Deep in the Heart of Texas

Texas don’t need no steenking fact checking.

Ya know, when the Christian Science Monitor calls you out on your nonsense, you should probably pay attention!

In Closing: Taco Bell #1; The Princess who worked at Macy’s (and ran from the room when she met her future king!); and making abortions hard to get doesn’t prevent them.

Sharing an Email

Since she sent it to about a bazillion people, I hope Elizabeth Warren won’t mind my sharing it with you:

Bridget,

Over the past four years, millions of people have fled their homes in Syria, running for their lives. In recent months, the steady stream of refugees has been a flood that has swept across Europe.

Every day, refugees set out on a journey hundreds of miles, from Syria to the Turkish coast. When they arrive, human smugglers charge them $1000 a head for a place on a shoddy, overloaded, plastic raft that is given a big push and floated out to sea, hopefully toward one of the Greek islands.

Last month, I visited the Greek island of Lesvos to see the Syrian refugee crisis up close. Lesvos is only a few miles away from the Turkish coast, but the risks of crossing are immense. This is a really rocky, complicated shoreline – in and out, in and out. The overcrowded, paper-thin smuggler rafts are tremendously unsafe, especially in choppy waters or when a storm picks up.

Parents try their hardest to protect their children. They really do. Little ones are outfitted with blow up pool floaties as a substitute for life jackets, in the hope that if the rafts go down, a $1.99 pool toy will be enough to save the life of a small child.

And the rafts do go down. According to some estimates, more than 500 people have died crossing the sea from Turkey to Greece so far this year. But despite the clear risks, thousands make the trip every day.

I met with the mayor of Lesvos, who described how his tiny island of 80,000 people has struggled to cope with those refugees who wash ashore – more than 100,000 people in October alone. Refugees pile into the reception centers, overflowing the facilities, sleeping in parks, or at the side of the road. Recently, the mayor told a local radio program that the island had run out of room to bury the dead.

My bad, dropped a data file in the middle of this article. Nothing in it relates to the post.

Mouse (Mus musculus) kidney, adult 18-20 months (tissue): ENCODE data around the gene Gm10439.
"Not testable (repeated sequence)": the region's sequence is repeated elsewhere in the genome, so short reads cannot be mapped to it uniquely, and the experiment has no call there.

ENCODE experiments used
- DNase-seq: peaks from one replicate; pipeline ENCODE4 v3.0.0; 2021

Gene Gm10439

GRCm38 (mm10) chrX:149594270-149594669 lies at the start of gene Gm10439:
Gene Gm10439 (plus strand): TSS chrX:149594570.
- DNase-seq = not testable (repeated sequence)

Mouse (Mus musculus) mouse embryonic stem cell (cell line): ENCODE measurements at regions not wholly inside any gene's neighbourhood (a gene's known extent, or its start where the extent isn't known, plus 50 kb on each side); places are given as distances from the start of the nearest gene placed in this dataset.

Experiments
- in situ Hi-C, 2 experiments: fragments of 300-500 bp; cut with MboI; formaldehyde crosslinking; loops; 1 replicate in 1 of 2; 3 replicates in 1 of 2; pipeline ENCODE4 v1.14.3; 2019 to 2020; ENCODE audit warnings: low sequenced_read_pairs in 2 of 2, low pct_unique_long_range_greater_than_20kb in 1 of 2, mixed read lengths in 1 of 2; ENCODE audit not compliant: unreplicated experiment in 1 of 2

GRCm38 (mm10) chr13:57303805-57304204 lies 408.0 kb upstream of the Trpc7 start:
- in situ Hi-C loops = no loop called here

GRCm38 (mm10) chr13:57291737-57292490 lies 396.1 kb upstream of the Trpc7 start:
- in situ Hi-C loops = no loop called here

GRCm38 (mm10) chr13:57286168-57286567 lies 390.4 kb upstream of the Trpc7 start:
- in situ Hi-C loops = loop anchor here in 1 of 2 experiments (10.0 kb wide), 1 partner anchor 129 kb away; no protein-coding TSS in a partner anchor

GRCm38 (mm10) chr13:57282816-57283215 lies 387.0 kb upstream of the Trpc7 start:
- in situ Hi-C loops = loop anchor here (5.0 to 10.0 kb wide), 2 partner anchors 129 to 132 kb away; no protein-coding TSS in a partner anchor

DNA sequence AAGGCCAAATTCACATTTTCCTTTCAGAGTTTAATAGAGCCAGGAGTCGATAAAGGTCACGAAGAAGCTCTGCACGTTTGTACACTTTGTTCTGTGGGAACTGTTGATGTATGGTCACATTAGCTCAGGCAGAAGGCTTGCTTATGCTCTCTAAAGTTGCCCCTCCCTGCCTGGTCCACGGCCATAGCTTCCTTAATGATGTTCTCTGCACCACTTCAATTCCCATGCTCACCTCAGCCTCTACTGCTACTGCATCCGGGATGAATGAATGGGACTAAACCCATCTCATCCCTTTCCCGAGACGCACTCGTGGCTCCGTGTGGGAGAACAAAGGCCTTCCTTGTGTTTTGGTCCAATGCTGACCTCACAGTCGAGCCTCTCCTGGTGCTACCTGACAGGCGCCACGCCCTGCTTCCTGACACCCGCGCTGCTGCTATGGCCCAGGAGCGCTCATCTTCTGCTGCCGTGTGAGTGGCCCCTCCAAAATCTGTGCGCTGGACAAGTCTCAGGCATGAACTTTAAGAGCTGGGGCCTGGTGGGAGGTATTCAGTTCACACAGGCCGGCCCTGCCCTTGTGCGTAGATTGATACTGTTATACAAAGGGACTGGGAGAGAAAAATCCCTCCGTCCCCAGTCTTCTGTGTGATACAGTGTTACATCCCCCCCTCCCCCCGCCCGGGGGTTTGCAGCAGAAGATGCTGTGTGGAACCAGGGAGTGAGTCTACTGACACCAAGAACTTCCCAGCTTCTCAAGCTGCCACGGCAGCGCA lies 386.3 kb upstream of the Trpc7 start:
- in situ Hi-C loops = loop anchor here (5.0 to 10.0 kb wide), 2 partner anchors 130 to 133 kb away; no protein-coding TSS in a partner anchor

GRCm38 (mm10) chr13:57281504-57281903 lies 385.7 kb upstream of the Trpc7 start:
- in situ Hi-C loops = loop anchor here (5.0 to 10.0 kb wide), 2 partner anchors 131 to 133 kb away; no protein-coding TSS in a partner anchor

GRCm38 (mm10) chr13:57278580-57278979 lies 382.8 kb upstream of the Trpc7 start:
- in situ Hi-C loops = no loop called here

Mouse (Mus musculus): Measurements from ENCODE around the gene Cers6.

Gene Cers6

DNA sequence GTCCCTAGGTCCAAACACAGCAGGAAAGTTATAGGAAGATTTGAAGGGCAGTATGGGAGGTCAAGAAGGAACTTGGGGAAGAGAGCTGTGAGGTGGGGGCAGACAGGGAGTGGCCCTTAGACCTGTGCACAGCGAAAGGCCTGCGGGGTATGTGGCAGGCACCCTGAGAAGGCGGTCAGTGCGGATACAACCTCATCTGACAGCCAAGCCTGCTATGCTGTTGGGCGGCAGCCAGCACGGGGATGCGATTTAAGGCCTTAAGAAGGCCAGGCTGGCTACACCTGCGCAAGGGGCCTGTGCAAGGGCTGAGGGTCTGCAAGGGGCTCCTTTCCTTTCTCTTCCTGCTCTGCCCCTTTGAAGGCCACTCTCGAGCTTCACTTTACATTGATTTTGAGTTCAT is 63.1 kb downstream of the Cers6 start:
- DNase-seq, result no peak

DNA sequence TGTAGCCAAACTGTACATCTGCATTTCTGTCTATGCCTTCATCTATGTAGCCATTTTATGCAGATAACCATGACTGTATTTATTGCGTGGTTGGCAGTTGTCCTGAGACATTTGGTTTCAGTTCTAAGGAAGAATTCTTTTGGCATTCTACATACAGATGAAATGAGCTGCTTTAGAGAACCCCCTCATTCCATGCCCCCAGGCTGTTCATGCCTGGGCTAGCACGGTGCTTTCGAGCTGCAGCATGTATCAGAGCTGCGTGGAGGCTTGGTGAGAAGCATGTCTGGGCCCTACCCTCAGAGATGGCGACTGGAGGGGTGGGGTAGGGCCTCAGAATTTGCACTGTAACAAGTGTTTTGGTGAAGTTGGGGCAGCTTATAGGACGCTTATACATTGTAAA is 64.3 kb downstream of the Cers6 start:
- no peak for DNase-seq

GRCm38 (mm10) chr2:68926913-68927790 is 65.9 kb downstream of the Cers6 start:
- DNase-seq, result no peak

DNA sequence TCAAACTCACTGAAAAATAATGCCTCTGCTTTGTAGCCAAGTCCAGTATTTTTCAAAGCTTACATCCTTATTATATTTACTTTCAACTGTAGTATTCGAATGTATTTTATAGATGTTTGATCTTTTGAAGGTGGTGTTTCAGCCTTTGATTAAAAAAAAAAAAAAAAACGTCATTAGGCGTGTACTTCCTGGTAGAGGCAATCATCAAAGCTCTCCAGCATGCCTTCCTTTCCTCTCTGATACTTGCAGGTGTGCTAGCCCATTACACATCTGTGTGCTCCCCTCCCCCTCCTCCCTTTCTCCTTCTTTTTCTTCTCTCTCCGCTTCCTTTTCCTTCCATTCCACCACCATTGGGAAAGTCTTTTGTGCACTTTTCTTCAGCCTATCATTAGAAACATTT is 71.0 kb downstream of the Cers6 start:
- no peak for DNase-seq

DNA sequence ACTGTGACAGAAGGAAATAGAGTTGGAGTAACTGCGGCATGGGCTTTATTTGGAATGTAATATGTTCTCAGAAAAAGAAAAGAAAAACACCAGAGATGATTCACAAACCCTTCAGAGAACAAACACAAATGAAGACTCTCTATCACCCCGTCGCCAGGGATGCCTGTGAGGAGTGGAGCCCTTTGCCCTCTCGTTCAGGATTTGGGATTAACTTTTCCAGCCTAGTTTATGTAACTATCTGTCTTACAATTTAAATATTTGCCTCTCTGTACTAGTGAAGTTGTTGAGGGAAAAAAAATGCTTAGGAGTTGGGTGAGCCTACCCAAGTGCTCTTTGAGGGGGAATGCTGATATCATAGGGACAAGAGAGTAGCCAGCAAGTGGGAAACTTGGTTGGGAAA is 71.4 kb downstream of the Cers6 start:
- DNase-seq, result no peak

On my visit, I met a young girl – younger than my own granddaughters – sent out on this perilous journey alone. I asked her how old she was, and she shyly held up seven fingers.

I wondered what could possibly possess parents to hand a seven-year-old girl and a wad of cash to human smugglers. What could possibly possess them to send a beloved child across the treacherous seas with nothing more than a pool floatie. What could make them send a child knowing that crime rings of sex slavery and organ harvesting prey on these children.

Send a little girl out alone. With only the wildest, vaguest, most wishful hope that she might make it through alive and find something – anything – better for her on the other side.

This week, we all know why parents would send a child on that journey. Last week’s massacres in Paris and Beirut made it clear. The terrorists of ISIS – enemies of Islam and of all modern civilization, butchers who rape, torture and execute women and children, who blow themselves up in a lunatic effort to kill as many people as possible – these terrorists have spent years torturing the people of Syria. Day after day, month after month, year after year, mothers, fathers, children and grandparents are slaughtered.

In the wake of the murders in Paris and Beirut last week, people in America, in Europe, and throughout the world, are fearful. Millions of Syrians are fearful as well – terrified by the reality of their daily lives, terrified that their last avenue of escape from the horrors of ISIS will be closed, terrified that the world will turn its back on them and on their children.

Some politicians have already moved in that direction, proposing to close our country to people fleeing the massacre in Syria. That is not who we are. We are a country of immigrants and refugees, a country made strong by our diversity, a country founded by those crossing the sea fleeing religious persecution and seeking religious freedom.

We are not a nation that delivers children back into the hands of ISIS murderers because some politician dislikes their religion. And we are not a nation that backs down out of fear.

Our first responsibility is to protect this country. We must embrace that fundamental obligation. But we do not make ourselves safer by ignoring our common humanity and turning away from our moral obligation.

ISIS has shown itself to the world. We cannot – and we will not – abandon the people of France to this butchery. We cannot – and we will not – abandon the people of Lebanon to this butchery. And we cannot – and we must not – abandon the people of Syria to this butchery.